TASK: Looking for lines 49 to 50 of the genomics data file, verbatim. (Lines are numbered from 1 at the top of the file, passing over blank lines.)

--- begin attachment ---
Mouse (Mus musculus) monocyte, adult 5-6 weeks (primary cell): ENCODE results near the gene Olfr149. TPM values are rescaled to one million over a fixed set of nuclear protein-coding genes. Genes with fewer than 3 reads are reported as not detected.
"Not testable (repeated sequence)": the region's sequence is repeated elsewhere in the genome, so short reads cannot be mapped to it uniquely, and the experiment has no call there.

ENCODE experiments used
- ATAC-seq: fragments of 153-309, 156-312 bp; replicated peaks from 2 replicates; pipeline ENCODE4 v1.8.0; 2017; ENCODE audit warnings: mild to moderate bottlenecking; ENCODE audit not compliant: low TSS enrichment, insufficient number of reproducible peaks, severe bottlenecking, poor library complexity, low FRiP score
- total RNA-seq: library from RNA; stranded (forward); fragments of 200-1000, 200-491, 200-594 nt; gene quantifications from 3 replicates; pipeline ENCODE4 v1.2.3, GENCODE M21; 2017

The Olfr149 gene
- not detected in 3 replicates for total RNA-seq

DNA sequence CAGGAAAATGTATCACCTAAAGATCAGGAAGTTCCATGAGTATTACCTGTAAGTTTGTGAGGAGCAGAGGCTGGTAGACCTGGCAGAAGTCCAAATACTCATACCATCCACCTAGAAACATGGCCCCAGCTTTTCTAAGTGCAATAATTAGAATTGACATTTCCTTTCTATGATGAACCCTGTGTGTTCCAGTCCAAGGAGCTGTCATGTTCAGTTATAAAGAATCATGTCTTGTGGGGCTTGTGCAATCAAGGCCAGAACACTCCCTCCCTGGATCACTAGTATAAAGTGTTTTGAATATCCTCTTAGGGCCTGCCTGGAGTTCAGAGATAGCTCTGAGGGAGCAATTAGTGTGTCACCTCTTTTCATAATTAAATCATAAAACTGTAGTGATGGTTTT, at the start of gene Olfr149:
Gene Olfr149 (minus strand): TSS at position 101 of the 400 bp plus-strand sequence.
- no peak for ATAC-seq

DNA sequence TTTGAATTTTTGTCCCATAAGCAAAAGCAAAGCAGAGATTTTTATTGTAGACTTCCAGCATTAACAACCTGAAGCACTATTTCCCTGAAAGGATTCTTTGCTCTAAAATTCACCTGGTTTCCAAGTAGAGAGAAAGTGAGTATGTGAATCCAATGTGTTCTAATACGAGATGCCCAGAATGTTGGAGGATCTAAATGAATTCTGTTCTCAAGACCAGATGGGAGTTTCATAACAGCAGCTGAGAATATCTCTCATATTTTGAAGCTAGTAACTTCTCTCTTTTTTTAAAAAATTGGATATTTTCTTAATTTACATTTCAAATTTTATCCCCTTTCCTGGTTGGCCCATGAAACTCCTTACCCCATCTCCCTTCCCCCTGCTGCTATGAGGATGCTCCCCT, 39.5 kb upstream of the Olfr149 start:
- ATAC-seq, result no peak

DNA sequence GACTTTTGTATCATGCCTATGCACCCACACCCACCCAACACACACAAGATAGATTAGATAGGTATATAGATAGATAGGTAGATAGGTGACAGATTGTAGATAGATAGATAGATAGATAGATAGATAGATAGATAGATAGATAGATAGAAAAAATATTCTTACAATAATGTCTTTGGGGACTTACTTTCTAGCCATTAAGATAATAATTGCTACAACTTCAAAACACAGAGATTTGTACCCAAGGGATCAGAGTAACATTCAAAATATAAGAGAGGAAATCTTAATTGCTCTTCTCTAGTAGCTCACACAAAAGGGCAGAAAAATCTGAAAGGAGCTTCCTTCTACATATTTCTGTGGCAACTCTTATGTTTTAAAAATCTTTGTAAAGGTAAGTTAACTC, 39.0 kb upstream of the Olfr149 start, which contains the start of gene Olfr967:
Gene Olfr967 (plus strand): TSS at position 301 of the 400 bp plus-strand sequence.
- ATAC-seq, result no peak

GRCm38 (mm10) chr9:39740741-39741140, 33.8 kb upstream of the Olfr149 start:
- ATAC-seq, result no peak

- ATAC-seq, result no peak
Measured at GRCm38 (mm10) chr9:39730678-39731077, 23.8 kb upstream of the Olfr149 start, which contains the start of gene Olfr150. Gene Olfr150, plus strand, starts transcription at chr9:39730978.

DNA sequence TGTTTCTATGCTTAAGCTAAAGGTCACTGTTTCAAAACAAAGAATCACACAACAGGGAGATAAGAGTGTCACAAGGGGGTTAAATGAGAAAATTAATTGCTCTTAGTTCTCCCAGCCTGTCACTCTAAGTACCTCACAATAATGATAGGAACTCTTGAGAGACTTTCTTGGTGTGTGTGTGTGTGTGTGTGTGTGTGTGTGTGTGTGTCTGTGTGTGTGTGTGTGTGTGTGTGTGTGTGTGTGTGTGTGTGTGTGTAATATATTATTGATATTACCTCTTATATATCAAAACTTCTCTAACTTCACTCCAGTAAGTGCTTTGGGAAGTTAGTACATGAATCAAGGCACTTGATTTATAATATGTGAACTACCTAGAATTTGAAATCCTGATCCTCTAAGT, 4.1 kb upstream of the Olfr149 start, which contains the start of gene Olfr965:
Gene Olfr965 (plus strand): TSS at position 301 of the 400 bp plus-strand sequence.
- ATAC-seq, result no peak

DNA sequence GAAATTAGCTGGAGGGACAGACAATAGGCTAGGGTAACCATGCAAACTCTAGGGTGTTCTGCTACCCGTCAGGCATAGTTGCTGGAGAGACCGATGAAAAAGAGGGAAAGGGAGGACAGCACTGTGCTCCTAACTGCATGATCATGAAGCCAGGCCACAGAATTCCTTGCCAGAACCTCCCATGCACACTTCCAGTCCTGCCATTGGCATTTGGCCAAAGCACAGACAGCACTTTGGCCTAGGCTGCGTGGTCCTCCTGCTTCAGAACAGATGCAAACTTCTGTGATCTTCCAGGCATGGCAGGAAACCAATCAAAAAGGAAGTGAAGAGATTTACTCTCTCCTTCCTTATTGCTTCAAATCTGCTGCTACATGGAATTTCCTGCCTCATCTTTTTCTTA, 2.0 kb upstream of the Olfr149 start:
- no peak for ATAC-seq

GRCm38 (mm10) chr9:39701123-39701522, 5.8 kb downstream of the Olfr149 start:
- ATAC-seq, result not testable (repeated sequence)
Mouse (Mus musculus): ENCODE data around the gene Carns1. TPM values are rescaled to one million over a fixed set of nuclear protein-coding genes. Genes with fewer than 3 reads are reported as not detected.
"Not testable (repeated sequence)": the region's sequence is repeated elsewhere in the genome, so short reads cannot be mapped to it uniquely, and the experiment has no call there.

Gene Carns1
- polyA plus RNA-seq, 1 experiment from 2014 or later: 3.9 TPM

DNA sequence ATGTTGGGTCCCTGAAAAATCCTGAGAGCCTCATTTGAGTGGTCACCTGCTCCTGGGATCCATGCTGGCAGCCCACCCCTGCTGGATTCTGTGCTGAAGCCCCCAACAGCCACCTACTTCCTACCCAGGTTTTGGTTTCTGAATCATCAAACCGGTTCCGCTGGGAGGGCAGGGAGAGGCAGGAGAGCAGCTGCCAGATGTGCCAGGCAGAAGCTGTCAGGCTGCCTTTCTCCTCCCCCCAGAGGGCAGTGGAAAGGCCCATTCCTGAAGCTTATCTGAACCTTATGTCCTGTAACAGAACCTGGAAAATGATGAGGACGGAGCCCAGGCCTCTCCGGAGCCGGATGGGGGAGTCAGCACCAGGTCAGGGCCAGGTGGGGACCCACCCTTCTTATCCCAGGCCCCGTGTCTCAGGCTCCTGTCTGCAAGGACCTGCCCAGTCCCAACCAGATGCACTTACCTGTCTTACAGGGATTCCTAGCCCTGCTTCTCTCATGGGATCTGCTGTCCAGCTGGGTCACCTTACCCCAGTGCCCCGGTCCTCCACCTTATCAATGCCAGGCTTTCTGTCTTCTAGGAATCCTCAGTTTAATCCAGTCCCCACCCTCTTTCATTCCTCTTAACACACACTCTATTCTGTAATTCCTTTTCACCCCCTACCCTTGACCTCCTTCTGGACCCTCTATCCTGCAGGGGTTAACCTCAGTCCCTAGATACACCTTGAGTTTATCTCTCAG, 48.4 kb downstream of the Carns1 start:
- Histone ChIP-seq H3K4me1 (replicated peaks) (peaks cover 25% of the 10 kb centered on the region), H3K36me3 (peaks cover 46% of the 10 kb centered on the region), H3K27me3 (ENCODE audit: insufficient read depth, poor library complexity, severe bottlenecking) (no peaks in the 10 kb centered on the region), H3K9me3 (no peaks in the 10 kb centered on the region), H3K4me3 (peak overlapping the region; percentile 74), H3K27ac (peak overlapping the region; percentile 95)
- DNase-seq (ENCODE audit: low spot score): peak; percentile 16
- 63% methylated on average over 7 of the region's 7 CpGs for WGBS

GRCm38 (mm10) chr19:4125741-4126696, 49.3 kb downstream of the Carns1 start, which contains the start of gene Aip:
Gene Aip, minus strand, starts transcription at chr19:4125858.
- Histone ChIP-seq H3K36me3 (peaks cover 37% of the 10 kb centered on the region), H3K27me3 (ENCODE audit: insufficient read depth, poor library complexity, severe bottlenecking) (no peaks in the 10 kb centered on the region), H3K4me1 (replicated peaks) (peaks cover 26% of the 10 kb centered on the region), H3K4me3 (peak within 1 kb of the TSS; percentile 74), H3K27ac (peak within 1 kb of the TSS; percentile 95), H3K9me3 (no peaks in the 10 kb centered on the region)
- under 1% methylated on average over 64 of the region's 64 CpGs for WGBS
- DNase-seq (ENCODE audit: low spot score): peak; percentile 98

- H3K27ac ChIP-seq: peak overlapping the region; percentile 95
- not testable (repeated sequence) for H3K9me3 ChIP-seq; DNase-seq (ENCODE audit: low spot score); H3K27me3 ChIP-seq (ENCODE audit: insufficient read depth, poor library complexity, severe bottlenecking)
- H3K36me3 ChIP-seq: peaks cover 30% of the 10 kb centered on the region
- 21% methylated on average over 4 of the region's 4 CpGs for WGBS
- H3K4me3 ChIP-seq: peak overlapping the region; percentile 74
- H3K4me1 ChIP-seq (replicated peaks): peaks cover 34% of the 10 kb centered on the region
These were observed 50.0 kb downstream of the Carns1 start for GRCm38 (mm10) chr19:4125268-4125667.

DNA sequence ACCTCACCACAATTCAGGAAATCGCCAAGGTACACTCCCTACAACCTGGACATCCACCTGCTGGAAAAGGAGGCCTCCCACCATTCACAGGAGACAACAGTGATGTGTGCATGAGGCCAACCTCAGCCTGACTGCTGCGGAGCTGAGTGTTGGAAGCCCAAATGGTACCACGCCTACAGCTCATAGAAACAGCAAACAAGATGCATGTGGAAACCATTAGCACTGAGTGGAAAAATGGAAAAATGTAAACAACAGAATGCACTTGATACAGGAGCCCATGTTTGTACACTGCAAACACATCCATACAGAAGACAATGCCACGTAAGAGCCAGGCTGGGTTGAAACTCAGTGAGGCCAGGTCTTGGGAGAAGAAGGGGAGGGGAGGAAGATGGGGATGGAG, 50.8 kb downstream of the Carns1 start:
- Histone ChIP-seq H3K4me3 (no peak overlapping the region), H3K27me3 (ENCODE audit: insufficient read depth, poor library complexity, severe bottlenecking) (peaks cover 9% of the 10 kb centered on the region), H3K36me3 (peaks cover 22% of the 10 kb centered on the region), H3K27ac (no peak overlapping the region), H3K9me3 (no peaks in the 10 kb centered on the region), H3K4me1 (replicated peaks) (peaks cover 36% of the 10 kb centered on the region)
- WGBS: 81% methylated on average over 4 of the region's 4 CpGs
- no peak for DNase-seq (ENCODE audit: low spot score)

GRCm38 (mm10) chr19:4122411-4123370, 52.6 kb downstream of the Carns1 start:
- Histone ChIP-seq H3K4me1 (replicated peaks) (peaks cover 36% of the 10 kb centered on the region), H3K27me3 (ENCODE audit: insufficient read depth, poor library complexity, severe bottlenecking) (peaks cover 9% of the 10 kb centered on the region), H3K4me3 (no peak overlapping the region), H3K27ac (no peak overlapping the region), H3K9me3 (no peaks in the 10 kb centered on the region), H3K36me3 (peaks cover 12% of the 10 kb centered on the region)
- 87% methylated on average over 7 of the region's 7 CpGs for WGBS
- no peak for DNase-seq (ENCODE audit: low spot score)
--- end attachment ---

- WGBS: 81% methylated on average over 4 of the region's 4 CpGs
- no peak for DNase-seq (ENCODE audit: low spot score)